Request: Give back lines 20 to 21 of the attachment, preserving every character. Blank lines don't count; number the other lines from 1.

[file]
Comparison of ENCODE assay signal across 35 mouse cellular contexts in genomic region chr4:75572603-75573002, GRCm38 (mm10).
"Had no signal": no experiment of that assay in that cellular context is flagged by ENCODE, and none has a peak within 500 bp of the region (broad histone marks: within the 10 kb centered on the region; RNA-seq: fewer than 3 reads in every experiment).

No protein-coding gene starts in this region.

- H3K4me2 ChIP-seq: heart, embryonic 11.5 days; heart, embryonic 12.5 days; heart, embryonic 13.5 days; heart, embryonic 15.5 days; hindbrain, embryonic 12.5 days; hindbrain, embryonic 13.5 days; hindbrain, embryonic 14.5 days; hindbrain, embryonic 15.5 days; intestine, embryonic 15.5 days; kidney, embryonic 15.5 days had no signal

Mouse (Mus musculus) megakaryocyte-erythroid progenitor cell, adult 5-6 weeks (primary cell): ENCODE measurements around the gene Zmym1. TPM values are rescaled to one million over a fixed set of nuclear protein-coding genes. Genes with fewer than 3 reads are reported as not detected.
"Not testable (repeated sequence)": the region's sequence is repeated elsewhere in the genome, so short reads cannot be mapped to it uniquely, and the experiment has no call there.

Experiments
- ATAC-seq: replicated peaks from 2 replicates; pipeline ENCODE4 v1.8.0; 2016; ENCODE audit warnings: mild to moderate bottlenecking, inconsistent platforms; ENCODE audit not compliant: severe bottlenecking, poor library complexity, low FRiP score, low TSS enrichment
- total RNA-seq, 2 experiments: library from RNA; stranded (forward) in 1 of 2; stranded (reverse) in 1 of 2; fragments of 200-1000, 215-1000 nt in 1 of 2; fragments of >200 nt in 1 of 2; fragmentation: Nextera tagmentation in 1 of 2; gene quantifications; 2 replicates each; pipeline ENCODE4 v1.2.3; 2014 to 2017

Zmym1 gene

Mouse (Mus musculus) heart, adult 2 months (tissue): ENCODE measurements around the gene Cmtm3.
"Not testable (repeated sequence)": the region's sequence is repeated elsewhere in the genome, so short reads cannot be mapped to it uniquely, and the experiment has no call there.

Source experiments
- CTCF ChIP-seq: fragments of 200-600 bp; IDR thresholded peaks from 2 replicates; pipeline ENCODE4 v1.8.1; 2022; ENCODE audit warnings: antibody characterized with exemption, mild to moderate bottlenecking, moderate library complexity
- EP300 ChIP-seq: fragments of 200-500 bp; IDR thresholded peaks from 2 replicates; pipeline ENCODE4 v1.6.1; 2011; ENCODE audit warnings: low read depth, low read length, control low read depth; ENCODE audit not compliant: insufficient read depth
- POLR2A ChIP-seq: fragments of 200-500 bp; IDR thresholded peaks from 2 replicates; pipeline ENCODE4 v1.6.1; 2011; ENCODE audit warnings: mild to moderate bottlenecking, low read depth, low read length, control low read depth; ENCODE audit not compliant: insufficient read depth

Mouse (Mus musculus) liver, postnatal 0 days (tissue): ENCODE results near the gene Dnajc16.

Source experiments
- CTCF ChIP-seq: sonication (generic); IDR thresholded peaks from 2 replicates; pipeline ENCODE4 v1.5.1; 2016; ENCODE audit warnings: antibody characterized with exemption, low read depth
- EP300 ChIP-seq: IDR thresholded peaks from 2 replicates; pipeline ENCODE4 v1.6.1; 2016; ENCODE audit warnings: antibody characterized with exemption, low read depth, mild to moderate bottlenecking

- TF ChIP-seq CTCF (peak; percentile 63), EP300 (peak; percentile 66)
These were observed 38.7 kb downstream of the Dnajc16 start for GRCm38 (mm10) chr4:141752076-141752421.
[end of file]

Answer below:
- EP300 ChIP-seq: IDR thresholded peaks from 2 replicates; pipeline ENCODE4 v1.6.1; 2016; ENCODE audit warnings: antibody characterized with exemption, low read depth, mild to moderate bottlenecking

- TF ChIP-seq CTCF (peak; percentile 63), EP300 (peak; percentile 66)